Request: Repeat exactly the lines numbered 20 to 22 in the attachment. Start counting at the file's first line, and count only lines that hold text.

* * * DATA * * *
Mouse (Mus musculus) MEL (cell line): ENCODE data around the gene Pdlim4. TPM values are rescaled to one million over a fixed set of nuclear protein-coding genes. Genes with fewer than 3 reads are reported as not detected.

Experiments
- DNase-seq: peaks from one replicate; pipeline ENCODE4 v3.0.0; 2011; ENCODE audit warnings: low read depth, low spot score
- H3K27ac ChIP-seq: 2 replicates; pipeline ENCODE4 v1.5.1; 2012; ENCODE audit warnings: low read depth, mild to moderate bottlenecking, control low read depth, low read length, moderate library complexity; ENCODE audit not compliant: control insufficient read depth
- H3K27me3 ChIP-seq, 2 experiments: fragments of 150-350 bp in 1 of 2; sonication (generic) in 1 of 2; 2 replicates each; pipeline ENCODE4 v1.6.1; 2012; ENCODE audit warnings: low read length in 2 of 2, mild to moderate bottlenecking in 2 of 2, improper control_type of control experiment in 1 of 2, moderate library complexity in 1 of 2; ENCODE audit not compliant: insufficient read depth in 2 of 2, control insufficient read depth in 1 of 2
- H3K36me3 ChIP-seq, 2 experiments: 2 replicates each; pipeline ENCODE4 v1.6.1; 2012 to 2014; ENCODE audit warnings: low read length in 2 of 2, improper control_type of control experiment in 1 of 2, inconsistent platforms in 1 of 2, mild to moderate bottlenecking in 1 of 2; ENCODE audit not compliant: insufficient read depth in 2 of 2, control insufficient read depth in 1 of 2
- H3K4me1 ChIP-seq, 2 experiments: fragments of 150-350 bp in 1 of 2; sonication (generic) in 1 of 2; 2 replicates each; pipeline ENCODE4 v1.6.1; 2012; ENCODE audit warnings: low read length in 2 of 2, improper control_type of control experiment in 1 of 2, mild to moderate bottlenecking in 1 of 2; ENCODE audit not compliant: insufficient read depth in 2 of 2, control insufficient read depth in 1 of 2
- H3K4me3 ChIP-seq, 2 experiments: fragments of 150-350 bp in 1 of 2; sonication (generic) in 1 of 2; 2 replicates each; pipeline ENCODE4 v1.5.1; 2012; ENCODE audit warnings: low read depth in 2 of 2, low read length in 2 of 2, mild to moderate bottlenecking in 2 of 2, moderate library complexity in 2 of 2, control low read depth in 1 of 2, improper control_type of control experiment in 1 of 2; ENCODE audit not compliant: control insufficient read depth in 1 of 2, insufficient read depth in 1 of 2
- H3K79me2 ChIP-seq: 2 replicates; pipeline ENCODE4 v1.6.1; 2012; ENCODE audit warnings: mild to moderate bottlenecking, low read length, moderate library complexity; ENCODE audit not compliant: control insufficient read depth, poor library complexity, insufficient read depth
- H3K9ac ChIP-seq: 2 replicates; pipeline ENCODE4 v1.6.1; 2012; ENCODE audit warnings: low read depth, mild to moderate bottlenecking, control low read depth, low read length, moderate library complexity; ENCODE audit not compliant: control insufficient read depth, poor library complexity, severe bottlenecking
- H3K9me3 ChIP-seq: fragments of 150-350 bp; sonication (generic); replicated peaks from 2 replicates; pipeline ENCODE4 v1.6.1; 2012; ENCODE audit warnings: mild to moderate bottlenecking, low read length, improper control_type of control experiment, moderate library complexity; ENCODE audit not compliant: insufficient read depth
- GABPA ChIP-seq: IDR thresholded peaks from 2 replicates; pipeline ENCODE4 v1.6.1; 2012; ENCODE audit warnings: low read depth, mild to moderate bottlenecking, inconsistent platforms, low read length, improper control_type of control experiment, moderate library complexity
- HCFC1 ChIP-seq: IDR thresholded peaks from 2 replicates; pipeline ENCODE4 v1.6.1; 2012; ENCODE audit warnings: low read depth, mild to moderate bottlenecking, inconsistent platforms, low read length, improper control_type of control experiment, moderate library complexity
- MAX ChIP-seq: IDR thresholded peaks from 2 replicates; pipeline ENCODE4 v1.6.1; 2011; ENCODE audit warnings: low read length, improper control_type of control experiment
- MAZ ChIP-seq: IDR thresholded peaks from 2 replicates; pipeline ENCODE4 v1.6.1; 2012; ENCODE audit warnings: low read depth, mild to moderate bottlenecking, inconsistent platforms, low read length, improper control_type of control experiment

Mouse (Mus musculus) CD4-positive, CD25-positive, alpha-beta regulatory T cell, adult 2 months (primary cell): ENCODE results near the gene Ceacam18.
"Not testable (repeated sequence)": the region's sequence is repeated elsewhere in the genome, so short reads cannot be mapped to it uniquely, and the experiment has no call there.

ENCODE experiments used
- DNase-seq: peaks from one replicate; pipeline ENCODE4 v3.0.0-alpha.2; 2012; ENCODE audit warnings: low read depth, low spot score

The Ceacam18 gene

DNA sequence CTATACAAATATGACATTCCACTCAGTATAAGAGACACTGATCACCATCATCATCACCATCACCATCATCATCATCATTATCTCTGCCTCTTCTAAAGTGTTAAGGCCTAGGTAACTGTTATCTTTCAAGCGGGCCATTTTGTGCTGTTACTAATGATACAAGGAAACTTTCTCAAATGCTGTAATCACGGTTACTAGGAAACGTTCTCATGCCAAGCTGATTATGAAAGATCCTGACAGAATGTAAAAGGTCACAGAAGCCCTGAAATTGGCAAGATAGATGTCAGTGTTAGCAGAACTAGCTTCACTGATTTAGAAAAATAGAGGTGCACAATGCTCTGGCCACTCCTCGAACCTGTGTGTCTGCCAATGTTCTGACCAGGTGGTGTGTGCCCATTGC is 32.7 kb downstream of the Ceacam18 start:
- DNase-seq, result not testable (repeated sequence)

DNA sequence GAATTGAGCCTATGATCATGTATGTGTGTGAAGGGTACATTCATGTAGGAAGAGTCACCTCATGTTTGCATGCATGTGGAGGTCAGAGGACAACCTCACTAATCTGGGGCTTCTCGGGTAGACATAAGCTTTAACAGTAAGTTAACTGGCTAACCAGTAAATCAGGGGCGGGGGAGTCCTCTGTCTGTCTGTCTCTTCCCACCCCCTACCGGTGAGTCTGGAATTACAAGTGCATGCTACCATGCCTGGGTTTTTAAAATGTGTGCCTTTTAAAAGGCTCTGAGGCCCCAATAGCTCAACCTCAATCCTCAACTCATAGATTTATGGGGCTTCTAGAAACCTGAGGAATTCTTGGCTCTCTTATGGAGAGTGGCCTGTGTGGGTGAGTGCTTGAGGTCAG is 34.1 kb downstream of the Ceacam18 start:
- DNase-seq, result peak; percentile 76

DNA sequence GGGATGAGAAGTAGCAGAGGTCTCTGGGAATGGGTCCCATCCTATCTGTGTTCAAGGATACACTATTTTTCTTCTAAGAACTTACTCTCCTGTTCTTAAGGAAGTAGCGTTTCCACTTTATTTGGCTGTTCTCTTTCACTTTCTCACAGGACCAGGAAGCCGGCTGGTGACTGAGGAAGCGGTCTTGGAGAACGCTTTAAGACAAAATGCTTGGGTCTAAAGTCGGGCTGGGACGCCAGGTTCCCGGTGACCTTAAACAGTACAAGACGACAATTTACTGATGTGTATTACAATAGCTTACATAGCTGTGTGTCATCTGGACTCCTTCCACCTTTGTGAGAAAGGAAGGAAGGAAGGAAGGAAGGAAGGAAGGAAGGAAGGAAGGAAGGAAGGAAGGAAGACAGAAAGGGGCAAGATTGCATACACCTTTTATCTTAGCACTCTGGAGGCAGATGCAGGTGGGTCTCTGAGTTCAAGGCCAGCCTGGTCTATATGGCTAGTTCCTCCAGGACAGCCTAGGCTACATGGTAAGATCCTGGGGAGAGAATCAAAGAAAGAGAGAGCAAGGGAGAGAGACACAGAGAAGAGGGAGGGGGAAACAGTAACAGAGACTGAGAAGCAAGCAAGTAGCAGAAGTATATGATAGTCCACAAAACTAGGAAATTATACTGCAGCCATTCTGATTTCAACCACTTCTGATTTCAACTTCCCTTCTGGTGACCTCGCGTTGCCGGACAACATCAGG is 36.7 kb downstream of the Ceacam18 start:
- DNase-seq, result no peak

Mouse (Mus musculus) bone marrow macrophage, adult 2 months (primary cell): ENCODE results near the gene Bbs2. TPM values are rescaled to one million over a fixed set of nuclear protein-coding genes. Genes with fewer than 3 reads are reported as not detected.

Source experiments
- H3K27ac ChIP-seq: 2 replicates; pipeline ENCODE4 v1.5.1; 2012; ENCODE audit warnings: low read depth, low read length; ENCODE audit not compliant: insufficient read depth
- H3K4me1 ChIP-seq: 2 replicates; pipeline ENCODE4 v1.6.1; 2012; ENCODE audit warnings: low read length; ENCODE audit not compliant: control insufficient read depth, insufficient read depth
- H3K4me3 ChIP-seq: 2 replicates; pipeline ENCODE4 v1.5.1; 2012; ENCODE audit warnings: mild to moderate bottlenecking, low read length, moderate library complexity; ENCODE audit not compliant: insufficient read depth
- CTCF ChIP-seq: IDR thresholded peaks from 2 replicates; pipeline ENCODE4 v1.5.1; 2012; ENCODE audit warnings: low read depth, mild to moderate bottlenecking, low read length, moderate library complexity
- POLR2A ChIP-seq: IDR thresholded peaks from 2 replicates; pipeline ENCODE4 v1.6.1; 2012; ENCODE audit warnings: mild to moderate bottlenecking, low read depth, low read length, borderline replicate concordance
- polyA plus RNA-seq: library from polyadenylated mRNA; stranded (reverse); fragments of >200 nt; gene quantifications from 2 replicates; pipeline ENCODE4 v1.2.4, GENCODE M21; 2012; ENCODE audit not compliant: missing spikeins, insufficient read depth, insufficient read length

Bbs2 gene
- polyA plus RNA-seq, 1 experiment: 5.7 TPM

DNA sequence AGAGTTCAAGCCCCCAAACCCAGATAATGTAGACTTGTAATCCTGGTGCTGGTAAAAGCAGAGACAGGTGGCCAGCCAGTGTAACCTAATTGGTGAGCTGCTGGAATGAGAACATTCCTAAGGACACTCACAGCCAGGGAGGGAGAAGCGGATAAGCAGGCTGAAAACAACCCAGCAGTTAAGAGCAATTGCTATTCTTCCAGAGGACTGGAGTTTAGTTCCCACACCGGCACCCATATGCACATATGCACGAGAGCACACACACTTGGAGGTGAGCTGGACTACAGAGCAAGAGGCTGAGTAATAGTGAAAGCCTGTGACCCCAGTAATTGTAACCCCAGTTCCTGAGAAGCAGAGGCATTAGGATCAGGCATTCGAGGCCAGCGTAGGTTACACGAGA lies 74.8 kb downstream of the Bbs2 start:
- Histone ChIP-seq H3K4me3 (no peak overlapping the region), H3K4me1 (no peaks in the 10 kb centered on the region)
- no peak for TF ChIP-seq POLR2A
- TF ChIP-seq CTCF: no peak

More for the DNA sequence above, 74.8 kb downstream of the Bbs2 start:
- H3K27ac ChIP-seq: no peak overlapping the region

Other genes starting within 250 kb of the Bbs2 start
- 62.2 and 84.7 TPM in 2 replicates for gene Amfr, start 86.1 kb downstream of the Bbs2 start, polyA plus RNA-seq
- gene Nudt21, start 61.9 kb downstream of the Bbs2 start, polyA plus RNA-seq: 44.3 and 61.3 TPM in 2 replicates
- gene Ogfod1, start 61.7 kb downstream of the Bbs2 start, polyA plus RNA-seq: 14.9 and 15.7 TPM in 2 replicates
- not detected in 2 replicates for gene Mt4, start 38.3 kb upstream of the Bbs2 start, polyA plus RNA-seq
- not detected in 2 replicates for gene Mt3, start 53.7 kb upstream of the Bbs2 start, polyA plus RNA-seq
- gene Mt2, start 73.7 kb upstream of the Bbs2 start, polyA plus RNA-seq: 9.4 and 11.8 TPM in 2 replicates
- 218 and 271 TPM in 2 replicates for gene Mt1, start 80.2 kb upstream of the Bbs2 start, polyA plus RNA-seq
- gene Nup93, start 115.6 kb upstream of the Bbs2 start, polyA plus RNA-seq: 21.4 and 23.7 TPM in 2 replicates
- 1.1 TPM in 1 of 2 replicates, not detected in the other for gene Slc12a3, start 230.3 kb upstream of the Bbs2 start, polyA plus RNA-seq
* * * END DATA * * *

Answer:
The Ceacam18 gene

DNA sequence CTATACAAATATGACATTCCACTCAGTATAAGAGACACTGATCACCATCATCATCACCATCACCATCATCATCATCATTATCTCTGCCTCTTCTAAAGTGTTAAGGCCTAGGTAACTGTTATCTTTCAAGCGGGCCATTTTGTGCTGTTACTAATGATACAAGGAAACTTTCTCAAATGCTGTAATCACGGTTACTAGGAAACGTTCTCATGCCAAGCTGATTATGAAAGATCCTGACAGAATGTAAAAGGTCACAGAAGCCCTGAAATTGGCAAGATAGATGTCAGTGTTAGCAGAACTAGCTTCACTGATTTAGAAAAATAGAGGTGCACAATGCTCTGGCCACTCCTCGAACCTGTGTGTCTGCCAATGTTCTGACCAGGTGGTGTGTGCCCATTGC is 32.7 kb downstream of the Ceacam18 start:
- DNase-seq, result not testable (repeated sequence)